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Aziscohos Lake 1997

The sun finally rose, adding just enough warmth to the tent I was sharing with Mark Q to allow us both to fall asleep. In comfort. Unbeknownst to the other, we had both been up most of the night struggling to stay warm in our loftless sleeping bags. I'm not sure how cold it got, I do know that whatever water we had froze. It seemed only moments after I'd dozed off that the sound of pebbles pinged off our thin walls. Dan was up and that meant we were going to be up too.

Dan sleeps like Mark Schreiber. When heads hit the pillow, the lights are definitely out. I sleep like that at home, but not in the woods and certainly not the first night, and especially not if I'm battling to keep my core temperature above corpse level. Mark, fidgeting next to me, but suffering like any real man, in silence, spent hours debating walking back to his jeep, turning the engine on, and sleeping there. Why he didn't I don't know. I would have followed.

Like an aluminum tin molds Jell-O, this experience shaped all our future responses to cold weather camping. First, we embellished this night with stories about how I shared his sleeping bag to stay warm. And, those skimpy sleeping bags were left for summer weather. I brought two the next year, and after that, a brand new one called, appropriately-the Red Head. It was given to me by all the guys as a birthday present. We also made use of those stones that ring our campfire. From that night on we wouldn't leave the fire without a hot stone wrapped snugly in a towel, which we would then place strategically in our sleeping bags. During our Lobster Lake trip in 1999, Mark and I both burnt holes through towels with overzealously heated rocks. The charred fabric, only discovered the following morning, made me wonder why the whole tent didn't burn down. We wouldn't have minded. Anything for warmth.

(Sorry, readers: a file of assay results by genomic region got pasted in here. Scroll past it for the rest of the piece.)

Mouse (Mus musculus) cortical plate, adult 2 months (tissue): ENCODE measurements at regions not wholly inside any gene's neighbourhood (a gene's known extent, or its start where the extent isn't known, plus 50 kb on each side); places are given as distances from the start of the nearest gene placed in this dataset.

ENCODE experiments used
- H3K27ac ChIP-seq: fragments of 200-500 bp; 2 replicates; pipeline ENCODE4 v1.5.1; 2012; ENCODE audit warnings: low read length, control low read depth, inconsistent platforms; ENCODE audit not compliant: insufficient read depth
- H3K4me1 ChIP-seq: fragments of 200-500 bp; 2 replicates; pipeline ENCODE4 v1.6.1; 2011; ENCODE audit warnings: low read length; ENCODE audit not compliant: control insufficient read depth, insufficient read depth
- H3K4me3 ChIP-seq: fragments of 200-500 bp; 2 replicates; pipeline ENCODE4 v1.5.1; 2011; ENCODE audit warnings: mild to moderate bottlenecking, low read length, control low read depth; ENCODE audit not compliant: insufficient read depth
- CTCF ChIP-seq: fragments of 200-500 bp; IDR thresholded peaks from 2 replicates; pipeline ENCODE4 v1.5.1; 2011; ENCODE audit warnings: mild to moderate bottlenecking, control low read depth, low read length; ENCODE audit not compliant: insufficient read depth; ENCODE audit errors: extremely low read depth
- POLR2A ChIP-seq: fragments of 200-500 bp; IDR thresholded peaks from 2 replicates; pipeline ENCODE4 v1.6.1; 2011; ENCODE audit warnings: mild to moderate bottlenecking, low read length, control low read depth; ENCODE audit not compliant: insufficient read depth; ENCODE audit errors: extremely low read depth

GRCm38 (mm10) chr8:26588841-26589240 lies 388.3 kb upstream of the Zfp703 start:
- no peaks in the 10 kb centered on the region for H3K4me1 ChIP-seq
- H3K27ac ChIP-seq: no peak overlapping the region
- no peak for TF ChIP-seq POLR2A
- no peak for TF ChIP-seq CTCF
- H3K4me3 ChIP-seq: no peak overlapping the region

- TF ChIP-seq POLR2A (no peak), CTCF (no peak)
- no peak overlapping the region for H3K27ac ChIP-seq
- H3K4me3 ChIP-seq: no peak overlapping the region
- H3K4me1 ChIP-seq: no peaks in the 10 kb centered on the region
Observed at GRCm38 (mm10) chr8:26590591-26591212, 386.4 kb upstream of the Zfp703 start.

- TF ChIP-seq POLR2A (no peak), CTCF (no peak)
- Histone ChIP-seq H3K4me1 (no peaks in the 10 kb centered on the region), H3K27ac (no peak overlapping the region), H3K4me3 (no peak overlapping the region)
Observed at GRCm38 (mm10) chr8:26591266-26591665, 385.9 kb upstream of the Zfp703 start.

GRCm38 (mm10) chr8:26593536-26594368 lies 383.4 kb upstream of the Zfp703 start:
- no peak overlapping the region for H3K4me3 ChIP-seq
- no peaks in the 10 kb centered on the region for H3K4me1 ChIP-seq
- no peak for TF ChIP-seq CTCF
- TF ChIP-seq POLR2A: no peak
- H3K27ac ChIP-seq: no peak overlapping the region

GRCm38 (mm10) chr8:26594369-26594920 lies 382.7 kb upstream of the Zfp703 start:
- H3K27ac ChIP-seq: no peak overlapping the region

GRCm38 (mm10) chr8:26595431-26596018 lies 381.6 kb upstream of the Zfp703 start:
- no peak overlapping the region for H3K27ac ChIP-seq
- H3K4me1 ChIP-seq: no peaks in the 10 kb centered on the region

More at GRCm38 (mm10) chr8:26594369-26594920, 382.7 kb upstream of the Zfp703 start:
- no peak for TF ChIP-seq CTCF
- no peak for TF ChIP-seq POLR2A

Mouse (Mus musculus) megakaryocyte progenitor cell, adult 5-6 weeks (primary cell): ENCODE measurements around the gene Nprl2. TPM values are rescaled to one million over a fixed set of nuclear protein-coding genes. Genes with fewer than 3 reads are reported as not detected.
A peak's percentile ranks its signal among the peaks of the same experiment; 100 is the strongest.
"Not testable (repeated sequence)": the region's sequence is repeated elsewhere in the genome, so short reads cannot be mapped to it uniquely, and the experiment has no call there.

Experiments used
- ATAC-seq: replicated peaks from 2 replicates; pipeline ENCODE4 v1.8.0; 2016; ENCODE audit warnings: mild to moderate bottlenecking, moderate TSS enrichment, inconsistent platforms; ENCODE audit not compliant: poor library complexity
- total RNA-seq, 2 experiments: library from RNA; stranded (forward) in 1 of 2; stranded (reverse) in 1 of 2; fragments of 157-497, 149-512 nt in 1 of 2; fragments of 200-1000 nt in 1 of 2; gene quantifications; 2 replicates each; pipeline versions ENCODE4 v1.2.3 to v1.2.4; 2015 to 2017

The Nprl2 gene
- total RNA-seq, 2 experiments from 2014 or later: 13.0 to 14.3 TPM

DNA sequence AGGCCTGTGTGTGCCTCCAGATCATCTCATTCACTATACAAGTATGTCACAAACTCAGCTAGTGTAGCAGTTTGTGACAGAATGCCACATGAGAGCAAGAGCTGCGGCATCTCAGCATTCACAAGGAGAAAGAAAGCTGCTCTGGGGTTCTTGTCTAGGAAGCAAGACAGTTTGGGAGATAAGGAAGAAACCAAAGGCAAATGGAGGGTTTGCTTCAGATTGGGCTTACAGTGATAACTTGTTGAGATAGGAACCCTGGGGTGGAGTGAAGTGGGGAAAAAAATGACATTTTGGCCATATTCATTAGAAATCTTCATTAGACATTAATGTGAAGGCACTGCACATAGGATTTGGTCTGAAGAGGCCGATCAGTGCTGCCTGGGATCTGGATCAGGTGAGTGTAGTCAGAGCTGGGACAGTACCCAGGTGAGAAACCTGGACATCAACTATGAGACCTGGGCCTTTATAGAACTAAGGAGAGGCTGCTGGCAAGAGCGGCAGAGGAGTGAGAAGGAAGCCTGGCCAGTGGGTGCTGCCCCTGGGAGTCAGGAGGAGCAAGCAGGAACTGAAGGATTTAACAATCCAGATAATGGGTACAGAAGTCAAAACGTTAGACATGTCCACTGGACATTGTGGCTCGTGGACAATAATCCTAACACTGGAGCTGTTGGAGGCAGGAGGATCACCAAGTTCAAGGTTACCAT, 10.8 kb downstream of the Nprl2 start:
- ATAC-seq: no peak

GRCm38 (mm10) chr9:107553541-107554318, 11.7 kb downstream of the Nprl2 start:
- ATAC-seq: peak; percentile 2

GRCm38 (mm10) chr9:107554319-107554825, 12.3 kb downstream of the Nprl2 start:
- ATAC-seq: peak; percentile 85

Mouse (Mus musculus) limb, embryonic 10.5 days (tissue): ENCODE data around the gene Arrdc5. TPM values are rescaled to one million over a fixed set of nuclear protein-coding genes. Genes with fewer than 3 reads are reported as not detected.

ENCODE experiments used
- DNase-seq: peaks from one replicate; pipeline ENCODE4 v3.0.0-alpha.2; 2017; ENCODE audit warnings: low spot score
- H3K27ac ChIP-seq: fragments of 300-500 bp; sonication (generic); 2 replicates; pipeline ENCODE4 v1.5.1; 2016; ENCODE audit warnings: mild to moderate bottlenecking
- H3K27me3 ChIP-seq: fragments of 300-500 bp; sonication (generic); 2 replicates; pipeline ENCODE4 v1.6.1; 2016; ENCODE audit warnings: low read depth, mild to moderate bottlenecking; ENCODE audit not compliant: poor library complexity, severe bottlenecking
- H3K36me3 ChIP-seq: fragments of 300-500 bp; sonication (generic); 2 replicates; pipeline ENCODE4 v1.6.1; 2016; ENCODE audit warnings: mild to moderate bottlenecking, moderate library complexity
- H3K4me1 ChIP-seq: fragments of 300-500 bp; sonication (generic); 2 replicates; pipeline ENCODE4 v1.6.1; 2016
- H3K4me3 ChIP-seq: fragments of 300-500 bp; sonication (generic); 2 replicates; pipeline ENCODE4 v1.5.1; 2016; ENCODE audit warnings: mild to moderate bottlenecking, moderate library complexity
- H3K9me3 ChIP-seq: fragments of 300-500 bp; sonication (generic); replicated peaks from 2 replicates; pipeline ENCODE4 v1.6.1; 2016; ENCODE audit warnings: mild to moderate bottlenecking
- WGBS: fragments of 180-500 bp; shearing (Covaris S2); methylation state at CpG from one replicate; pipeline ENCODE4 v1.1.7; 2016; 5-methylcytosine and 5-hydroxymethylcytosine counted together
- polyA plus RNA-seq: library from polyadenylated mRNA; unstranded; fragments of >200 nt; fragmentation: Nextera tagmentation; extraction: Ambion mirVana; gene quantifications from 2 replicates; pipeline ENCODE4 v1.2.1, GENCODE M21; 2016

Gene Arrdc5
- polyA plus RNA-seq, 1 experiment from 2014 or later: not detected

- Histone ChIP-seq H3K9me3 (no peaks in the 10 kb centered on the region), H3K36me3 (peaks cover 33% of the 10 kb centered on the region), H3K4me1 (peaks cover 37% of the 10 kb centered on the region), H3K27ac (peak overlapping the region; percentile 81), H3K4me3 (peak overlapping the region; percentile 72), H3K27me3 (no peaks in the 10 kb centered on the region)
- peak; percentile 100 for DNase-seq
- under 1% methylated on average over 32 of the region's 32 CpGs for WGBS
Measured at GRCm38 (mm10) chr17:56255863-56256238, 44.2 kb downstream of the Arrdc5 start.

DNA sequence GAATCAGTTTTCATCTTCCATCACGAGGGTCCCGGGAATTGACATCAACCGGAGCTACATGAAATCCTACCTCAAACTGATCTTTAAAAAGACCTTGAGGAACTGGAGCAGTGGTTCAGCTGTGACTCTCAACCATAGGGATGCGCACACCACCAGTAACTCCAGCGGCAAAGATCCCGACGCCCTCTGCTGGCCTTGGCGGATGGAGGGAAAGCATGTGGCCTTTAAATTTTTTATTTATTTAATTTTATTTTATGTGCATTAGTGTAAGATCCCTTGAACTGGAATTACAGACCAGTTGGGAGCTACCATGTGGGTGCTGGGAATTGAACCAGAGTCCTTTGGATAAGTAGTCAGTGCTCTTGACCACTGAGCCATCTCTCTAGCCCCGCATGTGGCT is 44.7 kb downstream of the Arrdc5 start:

Mart Ojamaa has been camping at Aziscohos for years. Using his impeccable map, enticed by photos very similar to the ones below, we easily found our way. This was a playful site, complete with an old rope swing that I used only after Dan swung out over the water. It was somewhat difficult to mount, with the swinger standing on a series of roots protruding from the hillside, while a man below handed him the swing. The first time Mark Queijo handed it up to me, I held on only briefly, then let it slip bonking him on the forehead. It reminded me of working in the basement of the Farr Academy with Adam when I accidentally dropped a 2x4 on his head. Made the same sound.

aziscohos lake

View from our campsite

dan downing

Dan trusting an old rope swing, while I watch. Later that night I'll drop it
right on Mark Queijo''s face.

Mark Queijo, Dan Downing, Mike Miller and Adam Kibbe